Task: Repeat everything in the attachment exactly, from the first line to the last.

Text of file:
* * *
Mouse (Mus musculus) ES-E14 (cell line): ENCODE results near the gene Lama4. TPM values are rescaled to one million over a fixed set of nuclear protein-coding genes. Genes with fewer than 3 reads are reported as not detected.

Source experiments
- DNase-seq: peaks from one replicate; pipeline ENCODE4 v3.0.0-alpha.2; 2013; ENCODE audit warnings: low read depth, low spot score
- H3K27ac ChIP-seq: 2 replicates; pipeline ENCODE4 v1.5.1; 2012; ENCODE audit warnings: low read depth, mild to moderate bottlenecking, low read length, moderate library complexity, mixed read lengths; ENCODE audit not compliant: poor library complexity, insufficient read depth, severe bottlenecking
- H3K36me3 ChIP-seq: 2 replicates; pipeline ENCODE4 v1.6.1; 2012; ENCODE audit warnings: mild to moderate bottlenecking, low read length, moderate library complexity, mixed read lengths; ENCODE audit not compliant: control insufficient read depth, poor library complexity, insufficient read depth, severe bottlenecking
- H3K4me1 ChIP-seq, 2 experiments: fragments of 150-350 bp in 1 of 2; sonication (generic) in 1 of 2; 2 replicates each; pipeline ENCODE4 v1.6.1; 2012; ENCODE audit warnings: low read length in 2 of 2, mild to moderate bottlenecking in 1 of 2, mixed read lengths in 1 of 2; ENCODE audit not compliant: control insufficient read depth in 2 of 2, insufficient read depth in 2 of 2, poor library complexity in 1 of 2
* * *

Mouse (Mus musculus) ES-E14 (cell line): ENCODE results near the gene Lama4. TPM values are rescaled to one million over a fixed set of nuclear protein-coding genes. Genes with fewer than 3 reads are reported as not detected.

Source experiments
- DNase-seq: peaks from one replicate; pipeline ENCODE4 v3.0.0-alpha.2; 2013; ENCODE audit warnings: low read depth, low spot score
- H3K27ac ChIP-seq: 2 replicates; pipeline ENCODE4 v1.5.1; 2012; ENCODE audit warnings: low read depth, mild to moderate bottlenecking, low read length, moderate library complexity, mixed read lengths; ENCODE audit not compliant: poor library complexity, insufficient read depth, severe bottlenecking
- H3K36me3 ChIP-seq: 2 replicates; pipeline ENCODE4 v1.6.1; 2012; ENCODE audit warnings: mild to moderate bottlenecking, low read length, moderate library complexity, mixed read lengths; ENCODE audit not compliant: control insufficient read depth, poor library complexity, insufficient read depth, severe bottlenecking
- H3K4me1 ChIP-seq, 2 experiments: fragments of 150-350 bp in 1 of 2; sonication (generic) in 1 of 2; 2 replicates each; pipeline ENCODE4 v1.6.1; 2012; ENCODE audit warnings: low read length in 2 of 2, mild to moderate bottlenecking in 1 of 2, mixed read lengths in 1 of 2; ENCODE audit not compliant: control insufficient read depth in 2 of 2, insufficient read depth in 2 of 2, poor library complexity in 1 of 2